This summer I’m going to make sure I collect seed from all the vegetables I grow so I can do it all again next year. I’ve just got to remember to save them from the vegetables I eat in their entirety, like tomatoes and beans. I’ve always collected seed from marigolds, sunflowers, parsley and basil for subsequent seasons (the originals came from my dad’s garden). These plants also self-seed, along with lettuce and “compost tomatoes” which pop up all over my garden (including where I don’t want them).
They are true to type from one planting to the next. 
Many other seeds and shop bought vegetables are produced from hybrids. Hybrids are cross-bred from two plants which were lower yielding and the progeny is higher yielding . Earlier in the year Michael collected and planted seed from a bought capsicum (sweet pepper). A number of plants grew, but they never got very big and the fruit they produced were very small. I left them on the plants because the red against the rest of the garden’s green looked very pretty.
I first planted sweet peas in winter 2006 and collected the seed for this past winter. I forgot that the original seeds were from a chain store packet and probably hybrids. The progeny were slow to get going. They did eventually shoot up, but only had purple flowers. The flowers were pretty, but I missed the combination of colours from the year before. Towards the end some pinks and reds appeared and I’ve decided these hybrid seeds weren’t a total disaster, so I’ve collected seed for next winter. Anthony Leddin, in the Christmas Diggers Club catalogue, said yield decreases in subsequent years , so they might only get worse. I’ll see what happens.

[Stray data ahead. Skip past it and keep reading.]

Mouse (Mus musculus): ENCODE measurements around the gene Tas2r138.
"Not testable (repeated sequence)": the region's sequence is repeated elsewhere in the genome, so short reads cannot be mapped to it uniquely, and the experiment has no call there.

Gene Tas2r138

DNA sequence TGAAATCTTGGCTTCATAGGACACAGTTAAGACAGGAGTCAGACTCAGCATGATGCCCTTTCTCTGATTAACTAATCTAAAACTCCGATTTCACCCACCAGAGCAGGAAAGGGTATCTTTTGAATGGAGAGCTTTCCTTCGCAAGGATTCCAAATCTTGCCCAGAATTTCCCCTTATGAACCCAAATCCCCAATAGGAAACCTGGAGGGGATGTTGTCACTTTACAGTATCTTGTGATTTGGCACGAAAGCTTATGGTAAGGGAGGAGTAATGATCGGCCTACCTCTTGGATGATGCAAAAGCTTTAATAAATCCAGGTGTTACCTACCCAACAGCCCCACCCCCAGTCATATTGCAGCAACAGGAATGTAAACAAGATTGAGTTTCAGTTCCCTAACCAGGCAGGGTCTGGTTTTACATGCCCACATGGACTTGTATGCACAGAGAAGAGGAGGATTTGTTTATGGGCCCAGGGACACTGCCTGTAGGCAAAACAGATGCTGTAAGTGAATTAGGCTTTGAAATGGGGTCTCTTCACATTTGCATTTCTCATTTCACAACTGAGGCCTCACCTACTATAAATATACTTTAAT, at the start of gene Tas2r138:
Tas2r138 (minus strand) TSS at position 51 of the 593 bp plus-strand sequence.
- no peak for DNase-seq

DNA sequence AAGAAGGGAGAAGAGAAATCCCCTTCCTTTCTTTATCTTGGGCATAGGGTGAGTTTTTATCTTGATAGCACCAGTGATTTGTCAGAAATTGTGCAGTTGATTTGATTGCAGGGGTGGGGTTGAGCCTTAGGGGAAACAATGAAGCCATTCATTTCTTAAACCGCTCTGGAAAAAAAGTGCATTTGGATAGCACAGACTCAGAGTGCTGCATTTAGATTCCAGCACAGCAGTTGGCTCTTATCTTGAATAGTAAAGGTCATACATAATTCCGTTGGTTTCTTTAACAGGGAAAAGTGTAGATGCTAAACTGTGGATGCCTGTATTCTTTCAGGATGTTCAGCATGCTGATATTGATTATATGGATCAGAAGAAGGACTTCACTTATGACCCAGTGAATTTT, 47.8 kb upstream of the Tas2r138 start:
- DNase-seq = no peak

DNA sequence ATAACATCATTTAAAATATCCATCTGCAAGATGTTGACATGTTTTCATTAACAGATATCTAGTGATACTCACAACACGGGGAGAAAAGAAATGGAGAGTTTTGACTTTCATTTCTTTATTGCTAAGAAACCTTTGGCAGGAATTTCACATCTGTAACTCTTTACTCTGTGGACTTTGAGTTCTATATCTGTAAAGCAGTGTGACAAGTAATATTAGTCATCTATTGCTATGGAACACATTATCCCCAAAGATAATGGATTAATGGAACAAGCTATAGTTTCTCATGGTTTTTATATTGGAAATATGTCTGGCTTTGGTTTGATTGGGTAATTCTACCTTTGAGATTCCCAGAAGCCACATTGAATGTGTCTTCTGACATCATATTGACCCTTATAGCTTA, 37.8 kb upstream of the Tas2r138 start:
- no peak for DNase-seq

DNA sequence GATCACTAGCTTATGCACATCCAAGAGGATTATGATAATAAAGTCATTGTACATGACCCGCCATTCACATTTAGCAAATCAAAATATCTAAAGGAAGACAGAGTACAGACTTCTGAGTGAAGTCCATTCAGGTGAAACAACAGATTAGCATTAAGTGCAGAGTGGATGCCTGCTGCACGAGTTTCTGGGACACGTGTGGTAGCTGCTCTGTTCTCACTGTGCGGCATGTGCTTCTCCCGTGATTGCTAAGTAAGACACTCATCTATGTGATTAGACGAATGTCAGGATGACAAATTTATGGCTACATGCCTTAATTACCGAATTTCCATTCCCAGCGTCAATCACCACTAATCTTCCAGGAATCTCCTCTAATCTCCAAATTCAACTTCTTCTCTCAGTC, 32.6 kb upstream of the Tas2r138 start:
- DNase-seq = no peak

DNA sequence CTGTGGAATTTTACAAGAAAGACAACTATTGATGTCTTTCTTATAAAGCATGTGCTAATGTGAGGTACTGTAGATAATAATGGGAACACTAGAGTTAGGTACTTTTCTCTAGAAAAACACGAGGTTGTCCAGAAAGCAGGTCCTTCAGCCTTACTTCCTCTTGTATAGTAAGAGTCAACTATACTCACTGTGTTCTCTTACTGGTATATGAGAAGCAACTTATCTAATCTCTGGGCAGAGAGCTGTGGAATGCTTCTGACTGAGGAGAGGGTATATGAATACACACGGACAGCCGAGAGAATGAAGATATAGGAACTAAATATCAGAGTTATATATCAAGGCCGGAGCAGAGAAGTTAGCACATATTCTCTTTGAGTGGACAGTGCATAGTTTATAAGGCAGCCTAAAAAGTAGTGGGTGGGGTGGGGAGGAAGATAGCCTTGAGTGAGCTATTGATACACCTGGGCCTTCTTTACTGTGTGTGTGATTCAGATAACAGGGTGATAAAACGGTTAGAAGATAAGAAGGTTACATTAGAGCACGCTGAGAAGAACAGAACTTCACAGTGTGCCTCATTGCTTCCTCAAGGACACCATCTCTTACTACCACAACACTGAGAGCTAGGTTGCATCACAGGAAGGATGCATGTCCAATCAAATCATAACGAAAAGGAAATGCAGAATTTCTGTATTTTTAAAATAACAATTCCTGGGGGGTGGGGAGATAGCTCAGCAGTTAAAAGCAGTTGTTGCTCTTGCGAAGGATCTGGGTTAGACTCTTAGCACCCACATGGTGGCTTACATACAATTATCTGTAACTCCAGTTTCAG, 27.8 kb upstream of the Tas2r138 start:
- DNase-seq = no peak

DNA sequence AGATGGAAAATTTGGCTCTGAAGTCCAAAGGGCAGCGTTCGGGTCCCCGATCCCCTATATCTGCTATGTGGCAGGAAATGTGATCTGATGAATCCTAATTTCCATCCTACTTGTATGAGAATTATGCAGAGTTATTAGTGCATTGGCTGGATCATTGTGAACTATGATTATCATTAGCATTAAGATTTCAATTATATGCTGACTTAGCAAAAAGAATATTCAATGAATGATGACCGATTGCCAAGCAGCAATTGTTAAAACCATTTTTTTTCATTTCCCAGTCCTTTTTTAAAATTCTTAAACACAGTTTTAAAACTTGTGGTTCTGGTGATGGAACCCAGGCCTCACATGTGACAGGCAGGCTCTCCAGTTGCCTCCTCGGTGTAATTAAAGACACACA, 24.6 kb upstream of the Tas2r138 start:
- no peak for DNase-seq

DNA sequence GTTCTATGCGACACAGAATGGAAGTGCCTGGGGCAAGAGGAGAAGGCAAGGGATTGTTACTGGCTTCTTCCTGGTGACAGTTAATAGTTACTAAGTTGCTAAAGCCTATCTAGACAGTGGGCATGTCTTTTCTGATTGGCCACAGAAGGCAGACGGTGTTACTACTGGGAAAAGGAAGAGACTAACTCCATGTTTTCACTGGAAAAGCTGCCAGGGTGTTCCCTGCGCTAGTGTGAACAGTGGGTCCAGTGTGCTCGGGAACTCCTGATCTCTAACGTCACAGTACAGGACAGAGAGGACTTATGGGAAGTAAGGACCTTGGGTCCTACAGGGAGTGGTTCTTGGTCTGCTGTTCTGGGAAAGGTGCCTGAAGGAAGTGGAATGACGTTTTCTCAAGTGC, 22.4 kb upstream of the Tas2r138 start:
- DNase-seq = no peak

I’ve recently been trying to grow comfrey. Comfrey is a good addition to compost because the leaves are high in calcium, phosphorus and potassium . Its deep roots accumulate potassium  and it spreads rampantly from these roots . Cutting it back for compost helps curb its spread.
The seed packet said the germination rate is 50% so I wasn’t hopeful of success and they haven’t grown yet. After more research I found out that
Russian comfrey will not grow from seed as the plants are sterile. However, propagation is simple enough. Chop off a plant horizontally with a spade and plant all the offsets and roots. Once established, it can be a problem to get rid of as all root cuttings left in the soil will grow. 
I’ll have to keep searching for those root cuttings. The packet of the seeds I got from The Diggers Club said they are Symphytum x uplandicum ie. Russian comfrey. So I don’t know what’s going on.
- Leddin, Anthony (2007) “Explaining GMOs, heirlooms and hybrids” The Diggers Club catalogue, Christmas, p.12-13.
- Taylor, David & Yvonne (1993) The Compost Book. Chatswood, NSW: Reed.
- The Organic Gardener (2006) Growing & using garden Comfrey: the spice of garden compost.
- The Lowdown Zambia (2005) Gardening Galore.